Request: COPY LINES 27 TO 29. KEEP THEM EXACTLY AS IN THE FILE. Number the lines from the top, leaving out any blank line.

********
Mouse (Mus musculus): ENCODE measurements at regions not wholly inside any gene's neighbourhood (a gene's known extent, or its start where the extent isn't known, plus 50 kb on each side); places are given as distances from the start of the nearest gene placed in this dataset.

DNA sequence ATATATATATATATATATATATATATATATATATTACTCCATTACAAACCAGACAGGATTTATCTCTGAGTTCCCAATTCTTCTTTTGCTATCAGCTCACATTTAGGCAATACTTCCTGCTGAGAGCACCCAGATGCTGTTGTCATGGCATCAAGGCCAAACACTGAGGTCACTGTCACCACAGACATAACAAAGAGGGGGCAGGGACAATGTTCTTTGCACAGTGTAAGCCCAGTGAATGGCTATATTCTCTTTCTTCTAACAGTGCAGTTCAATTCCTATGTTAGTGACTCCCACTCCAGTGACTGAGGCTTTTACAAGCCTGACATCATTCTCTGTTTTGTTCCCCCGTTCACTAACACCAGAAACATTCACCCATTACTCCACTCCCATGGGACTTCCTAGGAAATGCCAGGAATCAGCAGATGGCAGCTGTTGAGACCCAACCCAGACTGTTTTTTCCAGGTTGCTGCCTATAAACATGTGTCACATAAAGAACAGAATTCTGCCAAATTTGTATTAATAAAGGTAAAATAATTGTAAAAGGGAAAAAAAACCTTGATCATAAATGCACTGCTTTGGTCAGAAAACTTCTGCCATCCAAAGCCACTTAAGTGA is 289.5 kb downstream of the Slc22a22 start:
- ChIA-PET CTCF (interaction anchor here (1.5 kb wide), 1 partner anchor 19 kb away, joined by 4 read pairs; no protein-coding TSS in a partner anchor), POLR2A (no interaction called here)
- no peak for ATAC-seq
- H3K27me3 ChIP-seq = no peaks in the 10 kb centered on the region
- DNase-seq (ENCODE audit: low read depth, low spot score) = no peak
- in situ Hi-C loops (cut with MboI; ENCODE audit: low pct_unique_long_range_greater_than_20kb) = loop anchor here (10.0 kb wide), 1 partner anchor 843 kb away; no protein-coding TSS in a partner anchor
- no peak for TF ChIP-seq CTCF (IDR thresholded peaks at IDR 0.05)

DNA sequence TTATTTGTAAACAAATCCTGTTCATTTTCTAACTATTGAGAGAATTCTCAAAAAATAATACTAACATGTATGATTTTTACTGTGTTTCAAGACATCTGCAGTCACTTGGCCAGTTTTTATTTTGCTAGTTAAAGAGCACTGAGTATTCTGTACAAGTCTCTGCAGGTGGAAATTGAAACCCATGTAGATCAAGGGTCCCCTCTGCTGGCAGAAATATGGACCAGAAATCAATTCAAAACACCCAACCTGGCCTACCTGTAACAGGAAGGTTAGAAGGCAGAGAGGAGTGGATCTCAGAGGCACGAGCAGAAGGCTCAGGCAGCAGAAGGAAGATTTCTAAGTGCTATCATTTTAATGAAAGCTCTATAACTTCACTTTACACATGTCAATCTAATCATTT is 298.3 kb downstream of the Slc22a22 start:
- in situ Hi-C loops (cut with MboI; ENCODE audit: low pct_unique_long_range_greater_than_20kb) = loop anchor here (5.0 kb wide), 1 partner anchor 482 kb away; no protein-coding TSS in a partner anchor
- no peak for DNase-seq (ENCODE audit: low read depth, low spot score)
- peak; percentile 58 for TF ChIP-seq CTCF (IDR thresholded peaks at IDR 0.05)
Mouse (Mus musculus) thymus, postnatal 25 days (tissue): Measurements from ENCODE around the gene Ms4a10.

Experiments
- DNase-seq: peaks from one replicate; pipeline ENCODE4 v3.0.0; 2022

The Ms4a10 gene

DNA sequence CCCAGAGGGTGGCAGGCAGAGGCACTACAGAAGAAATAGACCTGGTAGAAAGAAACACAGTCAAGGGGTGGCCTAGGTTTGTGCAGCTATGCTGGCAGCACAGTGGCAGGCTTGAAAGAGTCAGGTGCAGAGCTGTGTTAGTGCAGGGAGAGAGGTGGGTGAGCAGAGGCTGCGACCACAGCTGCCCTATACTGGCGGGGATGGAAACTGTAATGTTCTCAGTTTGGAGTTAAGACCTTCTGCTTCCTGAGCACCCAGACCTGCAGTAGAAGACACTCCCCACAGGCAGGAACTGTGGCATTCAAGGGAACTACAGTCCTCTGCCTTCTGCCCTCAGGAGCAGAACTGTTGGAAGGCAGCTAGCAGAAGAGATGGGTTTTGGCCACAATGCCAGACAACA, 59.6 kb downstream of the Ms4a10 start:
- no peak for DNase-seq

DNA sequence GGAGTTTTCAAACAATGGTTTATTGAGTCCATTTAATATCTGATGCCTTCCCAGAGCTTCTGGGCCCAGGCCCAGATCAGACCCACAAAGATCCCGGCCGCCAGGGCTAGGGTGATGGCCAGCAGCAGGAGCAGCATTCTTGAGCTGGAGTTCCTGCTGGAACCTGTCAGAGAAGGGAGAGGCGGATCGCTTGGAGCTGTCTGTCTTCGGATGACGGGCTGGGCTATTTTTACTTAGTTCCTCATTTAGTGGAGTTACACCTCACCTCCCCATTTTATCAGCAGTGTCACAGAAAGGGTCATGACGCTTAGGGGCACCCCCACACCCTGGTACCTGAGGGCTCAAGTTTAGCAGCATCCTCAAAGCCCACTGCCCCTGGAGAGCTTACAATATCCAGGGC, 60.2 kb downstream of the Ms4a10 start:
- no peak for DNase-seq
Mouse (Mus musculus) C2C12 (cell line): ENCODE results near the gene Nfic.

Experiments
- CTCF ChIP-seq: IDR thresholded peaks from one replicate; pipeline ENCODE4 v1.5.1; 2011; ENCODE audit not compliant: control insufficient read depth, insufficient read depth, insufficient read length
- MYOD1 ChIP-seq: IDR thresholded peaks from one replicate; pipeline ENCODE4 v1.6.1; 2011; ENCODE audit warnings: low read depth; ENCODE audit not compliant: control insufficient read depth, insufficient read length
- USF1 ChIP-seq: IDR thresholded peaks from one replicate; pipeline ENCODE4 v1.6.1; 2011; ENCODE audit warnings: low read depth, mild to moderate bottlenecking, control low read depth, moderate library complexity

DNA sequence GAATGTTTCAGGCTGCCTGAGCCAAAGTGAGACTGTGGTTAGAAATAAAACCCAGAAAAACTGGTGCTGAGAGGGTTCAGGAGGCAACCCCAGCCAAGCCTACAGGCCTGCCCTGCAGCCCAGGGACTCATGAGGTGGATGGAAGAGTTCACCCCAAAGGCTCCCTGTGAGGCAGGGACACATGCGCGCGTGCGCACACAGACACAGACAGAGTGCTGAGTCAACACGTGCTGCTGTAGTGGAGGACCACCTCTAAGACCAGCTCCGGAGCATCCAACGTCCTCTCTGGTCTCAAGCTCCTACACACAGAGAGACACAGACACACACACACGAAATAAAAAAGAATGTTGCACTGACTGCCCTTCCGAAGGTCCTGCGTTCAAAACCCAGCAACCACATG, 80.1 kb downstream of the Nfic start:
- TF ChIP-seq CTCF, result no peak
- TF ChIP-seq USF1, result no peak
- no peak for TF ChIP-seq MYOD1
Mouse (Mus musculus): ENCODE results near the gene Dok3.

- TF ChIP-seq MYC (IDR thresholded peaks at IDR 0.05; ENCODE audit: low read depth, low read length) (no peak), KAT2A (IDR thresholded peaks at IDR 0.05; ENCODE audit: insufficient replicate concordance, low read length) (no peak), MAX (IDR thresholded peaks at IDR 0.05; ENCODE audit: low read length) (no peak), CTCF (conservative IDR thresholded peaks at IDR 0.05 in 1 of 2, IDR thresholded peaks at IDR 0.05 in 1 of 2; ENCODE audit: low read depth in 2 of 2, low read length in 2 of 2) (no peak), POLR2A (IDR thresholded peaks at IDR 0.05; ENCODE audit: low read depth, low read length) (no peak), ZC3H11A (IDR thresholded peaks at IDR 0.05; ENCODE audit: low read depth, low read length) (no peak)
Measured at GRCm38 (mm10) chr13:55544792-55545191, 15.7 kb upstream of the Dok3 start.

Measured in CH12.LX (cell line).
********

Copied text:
- TF ChIP-seq CTCF, result no peak
- TF ChIP-seq USF1, result no peak
- no peak for TF ChIP-seq MYOD1